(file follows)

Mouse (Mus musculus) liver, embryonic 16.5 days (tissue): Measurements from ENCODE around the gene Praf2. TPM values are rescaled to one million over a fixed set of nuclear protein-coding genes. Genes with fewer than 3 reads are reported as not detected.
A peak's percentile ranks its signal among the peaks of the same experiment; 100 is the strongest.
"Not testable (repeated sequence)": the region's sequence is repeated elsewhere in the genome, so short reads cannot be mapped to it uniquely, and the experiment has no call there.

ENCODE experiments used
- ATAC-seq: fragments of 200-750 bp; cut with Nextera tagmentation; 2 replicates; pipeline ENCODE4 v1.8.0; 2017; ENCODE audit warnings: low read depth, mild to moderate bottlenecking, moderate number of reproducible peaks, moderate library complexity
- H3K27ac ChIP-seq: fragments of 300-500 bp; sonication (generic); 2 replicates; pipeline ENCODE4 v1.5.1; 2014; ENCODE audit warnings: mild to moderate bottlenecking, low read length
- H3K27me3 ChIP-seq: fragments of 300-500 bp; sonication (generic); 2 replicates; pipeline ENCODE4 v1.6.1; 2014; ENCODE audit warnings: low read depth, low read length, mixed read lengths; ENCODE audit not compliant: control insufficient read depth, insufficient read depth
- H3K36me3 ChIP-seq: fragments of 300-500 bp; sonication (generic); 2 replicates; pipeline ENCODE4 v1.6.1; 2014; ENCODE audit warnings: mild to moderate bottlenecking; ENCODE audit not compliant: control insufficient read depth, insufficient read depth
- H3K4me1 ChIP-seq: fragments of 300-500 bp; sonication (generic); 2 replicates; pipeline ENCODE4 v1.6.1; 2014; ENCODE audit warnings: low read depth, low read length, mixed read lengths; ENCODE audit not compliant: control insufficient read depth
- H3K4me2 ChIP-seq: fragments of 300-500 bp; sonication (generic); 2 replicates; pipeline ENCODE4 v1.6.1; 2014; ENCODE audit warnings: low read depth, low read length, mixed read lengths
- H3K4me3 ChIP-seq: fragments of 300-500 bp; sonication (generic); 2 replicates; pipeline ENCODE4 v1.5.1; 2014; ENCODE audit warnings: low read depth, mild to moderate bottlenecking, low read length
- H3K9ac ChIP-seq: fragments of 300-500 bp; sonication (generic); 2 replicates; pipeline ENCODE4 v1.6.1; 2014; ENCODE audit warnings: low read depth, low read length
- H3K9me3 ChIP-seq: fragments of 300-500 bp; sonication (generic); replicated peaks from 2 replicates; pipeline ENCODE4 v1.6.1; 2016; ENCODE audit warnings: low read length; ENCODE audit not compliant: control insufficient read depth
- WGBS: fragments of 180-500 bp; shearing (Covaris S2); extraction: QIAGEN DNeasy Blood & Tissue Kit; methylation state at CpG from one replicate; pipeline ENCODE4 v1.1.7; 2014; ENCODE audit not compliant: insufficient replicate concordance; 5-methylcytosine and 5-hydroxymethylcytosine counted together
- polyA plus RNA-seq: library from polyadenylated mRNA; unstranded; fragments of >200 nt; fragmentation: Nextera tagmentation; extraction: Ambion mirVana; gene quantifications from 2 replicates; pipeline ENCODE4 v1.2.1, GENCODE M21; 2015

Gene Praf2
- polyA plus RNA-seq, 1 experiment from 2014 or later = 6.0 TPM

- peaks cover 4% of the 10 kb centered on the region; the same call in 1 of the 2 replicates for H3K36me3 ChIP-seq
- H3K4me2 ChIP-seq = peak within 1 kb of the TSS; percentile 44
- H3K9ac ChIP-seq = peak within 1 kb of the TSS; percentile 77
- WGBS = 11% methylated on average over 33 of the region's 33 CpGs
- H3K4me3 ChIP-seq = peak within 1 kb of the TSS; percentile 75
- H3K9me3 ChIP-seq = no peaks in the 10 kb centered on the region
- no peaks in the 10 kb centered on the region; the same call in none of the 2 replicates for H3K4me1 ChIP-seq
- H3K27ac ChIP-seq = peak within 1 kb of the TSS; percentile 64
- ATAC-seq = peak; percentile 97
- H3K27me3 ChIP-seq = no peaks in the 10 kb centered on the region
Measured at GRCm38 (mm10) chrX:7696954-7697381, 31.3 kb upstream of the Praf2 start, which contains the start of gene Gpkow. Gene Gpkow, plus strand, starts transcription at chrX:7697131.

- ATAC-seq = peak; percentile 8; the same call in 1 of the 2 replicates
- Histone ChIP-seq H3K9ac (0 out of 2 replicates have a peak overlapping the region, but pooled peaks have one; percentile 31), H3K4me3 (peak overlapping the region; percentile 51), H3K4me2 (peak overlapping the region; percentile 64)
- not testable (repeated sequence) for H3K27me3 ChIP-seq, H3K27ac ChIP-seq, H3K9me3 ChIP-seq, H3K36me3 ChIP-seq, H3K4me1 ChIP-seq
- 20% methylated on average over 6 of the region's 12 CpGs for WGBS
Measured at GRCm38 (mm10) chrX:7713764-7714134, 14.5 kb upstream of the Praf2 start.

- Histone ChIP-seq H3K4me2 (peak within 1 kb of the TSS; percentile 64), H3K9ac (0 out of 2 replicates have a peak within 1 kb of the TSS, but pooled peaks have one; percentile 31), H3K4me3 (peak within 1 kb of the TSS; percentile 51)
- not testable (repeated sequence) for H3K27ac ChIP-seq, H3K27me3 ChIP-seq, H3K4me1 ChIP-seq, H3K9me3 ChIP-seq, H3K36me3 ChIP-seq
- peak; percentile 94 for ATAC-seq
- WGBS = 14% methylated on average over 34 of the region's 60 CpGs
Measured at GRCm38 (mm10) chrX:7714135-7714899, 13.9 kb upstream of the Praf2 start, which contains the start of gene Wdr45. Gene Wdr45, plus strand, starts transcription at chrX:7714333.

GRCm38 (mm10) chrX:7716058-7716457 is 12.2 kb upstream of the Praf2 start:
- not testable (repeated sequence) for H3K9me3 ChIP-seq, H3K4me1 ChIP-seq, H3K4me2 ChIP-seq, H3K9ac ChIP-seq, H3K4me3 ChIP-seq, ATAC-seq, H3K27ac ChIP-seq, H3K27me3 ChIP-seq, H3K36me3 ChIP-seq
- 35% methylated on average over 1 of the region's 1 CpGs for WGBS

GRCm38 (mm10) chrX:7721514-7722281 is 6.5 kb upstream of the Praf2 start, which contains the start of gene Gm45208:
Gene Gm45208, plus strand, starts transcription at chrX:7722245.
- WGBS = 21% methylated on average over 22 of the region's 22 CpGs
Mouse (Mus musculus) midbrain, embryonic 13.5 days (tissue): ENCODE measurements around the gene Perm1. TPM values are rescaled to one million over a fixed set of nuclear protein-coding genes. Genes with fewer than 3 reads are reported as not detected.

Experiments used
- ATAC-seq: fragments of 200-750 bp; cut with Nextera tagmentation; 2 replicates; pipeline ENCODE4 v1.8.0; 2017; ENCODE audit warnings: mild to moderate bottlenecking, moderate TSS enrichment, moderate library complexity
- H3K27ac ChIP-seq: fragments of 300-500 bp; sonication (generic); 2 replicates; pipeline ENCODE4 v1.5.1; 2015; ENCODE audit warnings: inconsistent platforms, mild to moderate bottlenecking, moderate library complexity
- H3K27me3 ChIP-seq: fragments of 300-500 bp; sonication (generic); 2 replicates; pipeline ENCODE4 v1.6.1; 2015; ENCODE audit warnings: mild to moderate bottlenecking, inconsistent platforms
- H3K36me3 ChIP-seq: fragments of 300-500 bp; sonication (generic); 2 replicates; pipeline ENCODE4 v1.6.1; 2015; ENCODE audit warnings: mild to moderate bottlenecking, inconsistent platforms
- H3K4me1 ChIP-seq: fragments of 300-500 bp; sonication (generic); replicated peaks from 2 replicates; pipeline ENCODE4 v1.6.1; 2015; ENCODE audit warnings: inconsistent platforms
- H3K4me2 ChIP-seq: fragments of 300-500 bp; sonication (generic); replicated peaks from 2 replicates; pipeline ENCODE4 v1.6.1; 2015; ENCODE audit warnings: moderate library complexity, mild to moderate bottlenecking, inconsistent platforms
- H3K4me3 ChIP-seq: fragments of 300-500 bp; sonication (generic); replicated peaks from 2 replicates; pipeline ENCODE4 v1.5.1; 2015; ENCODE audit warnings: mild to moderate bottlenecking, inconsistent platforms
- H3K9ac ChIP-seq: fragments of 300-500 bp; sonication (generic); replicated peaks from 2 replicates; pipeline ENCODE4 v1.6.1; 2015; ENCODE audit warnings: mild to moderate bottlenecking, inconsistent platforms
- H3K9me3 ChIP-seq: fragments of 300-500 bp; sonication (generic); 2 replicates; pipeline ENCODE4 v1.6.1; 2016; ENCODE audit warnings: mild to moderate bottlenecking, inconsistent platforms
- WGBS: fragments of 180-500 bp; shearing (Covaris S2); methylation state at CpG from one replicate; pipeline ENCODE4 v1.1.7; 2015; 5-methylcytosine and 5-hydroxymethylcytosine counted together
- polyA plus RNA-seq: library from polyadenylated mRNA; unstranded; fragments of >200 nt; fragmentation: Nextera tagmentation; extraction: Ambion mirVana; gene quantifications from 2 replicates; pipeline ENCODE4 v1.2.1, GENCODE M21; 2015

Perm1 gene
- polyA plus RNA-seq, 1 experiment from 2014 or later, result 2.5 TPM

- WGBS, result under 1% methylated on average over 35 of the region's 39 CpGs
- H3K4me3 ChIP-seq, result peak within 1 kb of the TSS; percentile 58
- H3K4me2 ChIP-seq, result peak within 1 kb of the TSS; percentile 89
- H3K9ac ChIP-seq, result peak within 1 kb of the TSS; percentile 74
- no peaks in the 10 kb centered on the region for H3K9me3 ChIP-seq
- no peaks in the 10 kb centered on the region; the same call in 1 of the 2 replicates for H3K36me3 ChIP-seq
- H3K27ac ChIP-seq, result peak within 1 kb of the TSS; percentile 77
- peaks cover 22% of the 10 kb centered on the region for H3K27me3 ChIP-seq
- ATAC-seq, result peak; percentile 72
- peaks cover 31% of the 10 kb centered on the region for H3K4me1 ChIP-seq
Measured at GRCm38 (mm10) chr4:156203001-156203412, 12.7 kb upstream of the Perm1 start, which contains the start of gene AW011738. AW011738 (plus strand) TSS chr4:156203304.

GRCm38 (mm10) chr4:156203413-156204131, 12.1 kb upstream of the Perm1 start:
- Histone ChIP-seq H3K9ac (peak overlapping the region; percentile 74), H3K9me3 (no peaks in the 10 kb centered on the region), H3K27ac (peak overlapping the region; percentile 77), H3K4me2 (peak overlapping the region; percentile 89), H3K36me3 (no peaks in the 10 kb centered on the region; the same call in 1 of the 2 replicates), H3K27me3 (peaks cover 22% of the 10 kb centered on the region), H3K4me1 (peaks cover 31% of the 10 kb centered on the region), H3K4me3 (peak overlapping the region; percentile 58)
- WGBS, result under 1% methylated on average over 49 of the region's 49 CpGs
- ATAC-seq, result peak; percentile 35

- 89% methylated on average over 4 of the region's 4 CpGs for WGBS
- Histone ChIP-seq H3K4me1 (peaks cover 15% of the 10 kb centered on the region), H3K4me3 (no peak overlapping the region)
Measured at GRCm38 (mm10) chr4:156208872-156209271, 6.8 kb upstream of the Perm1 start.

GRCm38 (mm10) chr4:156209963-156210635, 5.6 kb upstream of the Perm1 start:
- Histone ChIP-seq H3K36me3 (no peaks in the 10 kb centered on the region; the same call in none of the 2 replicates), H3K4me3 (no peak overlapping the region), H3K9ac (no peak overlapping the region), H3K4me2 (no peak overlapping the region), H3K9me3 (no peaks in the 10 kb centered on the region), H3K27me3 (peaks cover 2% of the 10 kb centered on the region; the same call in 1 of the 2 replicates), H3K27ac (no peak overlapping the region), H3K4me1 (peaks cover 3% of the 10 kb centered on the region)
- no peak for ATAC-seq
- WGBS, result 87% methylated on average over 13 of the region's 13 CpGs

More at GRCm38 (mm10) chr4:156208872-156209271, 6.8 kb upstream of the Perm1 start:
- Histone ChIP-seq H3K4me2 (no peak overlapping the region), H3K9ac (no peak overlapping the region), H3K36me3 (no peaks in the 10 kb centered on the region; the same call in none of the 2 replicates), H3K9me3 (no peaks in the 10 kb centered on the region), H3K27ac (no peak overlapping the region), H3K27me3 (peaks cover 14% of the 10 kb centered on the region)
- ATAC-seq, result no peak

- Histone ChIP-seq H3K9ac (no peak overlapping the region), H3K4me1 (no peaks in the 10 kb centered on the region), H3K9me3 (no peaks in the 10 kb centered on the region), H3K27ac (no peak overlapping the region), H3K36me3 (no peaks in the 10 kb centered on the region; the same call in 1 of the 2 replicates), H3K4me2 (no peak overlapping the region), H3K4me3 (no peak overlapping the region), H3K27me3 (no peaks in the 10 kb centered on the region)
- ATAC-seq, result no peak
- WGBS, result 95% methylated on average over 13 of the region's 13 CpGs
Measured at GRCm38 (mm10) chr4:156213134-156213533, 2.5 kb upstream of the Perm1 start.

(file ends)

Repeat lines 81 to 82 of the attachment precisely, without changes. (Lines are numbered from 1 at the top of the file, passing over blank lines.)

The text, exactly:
- WGBS, result 87% methylated on average over 13 of the region's 13 CpGs

More at GRCm38 (mm10) chr4:156208872-156209271, 6.8 kb upstream of the Perm1 start: